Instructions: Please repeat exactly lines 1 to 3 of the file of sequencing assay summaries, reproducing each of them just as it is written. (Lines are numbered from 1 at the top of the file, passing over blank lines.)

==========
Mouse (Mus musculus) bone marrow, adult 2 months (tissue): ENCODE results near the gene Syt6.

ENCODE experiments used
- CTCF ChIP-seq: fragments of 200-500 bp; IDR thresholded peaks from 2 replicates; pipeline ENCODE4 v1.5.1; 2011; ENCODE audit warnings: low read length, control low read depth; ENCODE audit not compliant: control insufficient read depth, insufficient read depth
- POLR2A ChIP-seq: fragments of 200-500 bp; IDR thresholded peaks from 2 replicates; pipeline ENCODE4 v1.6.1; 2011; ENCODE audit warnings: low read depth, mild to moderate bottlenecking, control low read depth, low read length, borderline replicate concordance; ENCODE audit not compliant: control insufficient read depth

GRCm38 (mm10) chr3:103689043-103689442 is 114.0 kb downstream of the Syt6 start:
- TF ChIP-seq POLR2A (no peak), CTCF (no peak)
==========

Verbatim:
Mouse (Mus musculus) bone marrow, adult 2 months (tissue): ENCODE results near the gene Syt6.

ENCODE experiments used
- CTCF ChIP-seq: fragments of 200-500 bp; IDR thresholded peaks from 2 replicates; pipeline ENCODE4 v1.5.1; 2011; ENCODE audit warnings: low read length, control low read depth; ENCODE audit not compliant: control insufficient read depth, insufficient read depth